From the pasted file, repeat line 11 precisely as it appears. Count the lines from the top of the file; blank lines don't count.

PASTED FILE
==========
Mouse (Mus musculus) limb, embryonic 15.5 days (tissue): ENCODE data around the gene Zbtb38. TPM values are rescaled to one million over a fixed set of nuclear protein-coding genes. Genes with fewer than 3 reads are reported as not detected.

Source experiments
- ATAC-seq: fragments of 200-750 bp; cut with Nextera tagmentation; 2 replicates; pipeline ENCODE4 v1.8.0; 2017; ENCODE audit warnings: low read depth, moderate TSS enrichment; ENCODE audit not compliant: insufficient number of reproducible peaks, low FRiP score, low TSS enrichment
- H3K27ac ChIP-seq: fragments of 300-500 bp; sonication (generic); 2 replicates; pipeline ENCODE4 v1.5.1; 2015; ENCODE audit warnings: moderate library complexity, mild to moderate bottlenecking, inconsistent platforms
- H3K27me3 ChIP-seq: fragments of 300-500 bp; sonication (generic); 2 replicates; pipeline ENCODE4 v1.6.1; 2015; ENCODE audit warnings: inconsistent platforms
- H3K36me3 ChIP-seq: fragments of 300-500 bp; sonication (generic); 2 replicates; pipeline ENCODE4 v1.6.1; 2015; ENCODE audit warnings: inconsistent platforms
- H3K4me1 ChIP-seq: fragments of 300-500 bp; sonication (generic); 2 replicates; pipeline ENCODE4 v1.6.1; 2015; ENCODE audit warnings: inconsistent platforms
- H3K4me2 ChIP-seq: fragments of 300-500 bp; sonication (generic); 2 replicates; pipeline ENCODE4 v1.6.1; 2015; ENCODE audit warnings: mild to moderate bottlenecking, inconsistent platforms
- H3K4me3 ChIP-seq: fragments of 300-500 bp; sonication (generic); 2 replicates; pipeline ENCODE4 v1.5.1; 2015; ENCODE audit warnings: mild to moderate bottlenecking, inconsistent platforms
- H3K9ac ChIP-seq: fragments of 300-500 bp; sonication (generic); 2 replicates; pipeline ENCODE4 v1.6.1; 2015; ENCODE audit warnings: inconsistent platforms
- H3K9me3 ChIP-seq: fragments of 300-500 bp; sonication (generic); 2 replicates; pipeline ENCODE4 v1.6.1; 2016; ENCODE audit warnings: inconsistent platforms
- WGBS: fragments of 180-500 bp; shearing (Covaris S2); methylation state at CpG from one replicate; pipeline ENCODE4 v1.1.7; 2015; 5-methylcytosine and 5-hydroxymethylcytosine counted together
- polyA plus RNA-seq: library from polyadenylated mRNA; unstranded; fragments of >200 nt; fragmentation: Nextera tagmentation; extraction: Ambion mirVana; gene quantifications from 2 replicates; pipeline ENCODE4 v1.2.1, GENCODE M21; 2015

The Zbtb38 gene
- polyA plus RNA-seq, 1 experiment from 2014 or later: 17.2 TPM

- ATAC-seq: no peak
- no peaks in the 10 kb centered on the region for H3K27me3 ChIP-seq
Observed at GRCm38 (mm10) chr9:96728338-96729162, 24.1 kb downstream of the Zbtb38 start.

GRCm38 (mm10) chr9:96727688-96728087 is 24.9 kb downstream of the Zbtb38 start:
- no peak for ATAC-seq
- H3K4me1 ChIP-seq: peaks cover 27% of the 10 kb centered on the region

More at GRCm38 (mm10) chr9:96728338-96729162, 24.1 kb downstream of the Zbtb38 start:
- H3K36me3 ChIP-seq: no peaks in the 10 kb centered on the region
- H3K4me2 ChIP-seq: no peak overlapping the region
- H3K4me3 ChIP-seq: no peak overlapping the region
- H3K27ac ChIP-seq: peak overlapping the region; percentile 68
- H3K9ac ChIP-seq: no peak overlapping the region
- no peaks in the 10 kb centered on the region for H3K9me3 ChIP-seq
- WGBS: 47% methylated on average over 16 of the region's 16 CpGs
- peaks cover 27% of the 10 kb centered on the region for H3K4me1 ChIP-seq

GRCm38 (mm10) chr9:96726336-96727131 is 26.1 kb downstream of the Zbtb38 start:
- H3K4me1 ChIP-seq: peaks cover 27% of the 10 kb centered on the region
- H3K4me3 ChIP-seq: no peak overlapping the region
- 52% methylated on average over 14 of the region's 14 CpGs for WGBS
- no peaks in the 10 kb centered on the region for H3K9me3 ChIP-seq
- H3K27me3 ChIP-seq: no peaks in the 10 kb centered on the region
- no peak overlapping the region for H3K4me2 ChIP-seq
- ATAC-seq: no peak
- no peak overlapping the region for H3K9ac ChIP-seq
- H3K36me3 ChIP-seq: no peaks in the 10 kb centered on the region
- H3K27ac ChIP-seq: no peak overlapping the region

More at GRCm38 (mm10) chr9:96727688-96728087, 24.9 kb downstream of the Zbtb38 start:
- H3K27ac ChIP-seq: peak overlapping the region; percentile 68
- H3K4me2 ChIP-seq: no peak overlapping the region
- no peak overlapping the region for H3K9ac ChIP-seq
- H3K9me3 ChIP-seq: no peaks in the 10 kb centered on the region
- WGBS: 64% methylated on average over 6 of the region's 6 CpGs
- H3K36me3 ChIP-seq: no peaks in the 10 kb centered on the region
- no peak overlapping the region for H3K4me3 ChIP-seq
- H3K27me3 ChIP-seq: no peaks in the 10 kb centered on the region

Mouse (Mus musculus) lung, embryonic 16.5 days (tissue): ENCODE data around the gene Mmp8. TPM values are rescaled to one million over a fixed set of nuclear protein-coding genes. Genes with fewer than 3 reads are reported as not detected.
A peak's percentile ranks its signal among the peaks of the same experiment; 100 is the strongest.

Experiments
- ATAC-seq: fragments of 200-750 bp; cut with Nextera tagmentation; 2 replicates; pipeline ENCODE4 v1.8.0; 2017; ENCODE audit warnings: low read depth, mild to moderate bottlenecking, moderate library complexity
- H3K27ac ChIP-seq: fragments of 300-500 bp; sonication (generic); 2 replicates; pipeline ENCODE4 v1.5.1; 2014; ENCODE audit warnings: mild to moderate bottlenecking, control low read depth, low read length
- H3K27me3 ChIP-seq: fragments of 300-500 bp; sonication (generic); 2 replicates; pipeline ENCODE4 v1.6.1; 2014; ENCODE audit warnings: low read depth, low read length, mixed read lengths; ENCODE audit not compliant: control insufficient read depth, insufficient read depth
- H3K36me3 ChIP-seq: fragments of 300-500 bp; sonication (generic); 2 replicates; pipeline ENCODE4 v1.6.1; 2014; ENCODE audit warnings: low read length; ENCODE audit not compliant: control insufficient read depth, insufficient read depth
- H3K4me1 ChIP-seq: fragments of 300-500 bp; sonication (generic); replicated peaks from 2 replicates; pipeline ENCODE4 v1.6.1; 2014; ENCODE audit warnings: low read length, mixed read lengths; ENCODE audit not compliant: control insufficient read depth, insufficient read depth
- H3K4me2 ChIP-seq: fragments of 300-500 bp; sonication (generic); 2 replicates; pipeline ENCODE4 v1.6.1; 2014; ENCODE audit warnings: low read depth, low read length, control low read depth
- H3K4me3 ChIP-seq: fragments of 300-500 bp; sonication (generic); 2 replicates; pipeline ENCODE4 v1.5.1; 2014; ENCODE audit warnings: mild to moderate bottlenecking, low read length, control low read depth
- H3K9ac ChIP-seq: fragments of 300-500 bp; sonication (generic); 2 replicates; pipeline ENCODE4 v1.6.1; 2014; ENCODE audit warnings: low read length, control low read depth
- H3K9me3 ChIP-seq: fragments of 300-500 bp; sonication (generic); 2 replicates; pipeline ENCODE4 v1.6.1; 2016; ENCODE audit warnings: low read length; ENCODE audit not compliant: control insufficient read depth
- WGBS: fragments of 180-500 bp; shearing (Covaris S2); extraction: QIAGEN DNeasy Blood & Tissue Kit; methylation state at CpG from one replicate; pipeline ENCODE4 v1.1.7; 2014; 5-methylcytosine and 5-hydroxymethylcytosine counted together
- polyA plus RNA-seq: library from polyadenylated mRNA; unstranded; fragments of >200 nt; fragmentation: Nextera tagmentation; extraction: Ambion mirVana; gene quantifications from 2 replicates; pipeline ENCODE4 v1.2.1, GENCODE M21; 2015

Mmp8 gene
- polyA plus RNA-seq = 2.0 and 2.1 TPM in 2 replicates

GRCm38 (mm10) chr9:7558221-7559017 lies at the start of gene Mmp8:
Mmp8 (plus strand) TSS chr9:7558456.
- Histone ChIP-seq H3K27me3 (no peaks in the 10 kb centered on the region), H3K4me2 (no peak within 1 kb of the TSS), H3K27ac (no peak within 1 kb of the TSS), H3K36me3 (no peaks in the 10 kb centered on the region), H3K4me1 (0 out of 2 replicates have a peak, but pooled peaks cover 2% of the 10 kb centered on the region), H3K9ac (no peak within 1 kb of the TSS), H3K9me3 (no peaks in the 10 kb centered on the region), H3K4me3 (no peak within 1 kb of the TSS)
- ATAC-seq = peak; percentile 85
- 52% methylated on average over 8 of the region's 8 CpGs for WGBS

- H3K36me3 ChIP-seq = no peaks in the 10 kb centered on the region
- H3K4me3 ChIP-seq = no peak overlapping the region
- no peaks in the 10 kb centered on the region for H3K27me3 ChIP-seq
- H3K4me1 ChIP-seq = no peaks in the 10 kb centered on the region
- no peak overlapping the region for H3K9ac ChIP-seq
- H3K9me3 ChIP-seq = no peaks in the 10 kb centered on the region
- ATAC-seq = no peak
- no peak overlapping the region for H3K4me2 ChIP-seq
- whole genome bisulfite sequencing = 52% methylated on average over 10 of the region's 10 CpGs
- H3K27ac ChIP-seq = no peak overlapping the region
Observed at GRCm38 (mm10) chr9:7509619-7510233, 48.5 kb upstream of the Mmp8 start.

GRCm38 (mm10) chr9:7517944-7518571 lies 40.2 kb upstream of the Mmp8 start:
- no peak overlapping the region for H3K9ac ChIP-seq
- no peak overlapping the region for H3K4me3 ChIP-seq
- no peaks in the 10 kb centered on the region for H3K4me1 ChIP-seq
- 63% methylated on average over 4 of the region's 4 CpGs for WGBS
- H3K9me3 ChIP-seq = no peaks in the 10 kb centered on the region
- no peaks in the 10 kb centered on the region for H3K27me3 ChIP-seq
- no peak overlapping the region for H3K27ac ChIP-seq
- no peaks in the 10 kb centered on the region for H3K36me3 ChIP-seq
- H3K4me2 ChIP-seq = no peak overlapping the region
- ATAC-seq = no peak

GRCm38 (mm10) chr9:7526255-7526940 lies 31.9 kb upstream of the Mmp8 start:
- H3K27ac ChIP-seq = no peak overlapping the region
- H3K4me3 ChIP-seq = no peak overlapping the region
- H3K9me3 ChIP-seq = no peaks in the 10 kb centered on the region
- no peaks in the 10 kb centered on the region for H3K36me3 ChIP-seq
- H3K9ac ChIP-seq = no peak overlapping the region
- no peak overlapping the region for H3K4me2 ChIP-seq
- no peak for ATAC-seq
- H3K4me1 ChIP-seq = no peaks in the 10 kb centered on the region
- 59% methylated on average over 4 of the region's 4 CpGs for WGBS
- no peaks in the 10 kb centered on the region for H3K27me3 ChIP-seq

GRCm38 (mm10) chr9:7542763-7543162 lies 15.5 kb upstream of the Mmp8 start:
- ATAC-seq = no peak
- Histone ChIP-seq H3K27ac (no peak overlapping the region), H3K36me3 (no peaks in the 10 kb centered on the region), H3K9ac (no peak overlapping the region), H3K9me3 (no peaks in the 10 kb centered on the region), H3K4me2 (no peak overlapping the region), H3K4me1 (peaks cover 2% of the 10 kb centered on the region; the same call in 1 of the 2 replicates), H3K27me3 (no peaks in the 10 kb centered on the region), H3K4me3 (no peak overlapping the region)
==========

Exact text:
- H3K9me3 ChIP-seq: fragments of 300-500 bp; sonication (generic); 2 replicates; pipeline ENCODE4 v1.6.1; 2016; ENCODE audit warnings: inconsistent platforms